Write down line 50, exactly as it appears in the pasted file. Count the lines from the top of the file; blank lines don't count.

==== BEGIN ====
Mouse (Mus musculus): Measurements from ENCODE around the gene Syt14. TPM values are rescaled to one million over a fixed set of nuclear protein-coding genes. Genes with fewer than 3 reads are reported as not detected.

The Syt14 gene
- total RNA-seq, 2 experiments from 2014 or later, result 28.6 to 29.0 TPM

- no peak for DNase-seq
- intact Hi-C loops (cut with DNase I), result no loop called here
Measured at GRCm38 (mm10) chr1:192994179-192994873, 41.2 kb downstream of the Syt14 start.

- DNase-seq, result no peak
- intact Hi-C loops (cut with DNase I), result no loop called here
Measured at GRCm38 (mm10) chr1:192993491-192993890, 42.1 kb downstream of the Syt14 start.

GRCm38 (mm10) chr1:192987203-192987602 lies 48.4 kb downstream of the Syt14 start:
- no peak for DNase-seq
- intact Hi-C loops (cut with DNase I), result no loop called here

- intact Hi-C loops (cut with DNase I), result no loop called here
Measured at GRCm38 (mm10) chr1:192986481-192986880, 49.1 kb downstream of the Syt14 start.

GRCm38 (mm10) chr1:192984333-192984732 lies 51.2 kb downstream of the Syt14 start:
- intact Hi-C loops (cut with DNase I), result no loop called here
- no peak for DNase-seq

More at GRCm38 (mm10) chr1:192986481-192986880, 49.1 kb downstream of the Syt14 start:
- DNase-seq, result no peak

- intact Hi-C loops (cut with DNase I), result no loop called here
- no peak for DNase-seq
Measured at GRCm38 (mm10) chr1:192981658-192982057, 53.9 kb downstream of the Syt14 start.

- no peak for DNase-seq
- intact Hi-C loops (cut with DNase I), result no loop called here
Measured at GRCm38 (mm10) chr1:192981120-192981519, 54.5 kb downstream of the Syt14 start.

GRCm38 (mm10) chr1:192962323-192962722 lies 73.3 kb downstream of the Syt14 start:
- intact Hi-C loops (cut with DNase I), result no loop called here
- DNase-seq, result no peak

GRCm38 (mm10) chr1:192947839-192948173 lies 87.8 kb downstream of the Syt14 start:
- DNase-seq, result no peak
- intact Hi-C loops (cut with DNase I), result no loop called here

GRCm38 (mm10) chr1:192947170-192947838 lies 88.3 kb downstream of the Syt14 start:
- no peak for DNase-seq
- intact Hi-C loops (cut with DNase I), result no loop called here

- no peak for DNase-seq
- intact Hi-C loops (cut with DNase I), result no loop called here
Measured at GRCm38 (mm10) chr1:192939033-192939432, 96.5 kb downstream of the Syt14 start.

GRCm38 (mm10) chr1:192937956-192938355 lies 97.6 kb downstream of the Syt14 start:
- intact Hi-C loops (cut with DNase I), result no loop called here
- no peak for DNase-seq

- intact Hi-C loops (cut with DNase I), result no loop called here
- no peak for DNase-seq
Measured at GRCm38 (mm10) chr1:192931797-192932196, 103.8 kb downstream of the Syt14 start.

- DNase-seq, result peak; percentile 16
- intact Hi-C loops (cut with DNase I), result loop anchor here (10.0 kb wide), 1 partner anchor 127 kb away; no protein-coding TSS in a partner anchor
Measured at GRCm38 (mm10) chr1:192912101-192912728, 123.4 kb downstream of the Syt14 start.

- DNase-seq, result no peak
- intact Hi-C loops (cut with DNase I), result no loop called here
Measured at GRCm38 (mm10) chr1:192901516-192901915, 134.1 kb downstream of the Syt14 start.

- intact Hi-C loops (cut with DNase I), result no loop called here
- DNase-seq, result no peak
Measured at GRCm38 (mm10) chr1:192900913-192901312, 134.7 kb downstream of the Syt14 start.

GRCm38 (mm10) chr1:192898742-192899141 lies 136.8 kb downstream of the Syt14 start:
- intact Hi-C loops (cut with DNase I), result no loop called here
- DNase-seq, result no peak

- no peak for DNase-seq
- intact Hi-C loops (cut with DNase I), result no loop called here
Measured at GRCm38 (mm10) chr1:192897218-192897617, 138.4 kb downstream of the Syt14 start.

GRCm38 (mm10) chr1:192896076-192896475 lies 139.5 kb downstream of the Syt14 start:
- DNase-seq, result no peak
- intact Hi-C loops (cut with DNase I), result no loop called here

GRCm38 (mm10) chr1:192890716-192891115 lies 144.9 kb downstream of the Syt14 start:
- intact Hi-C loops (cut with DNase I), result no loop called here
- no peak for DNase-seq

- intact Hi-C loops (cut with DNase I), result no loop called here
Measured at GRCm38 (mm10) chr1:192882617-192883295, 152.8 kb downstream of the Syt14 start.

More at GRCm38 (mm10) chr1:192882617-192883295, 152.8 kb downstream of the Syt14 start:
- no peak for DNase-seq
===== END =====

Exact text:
- intact Hi-C loops (cut with DNase I), result no loop called here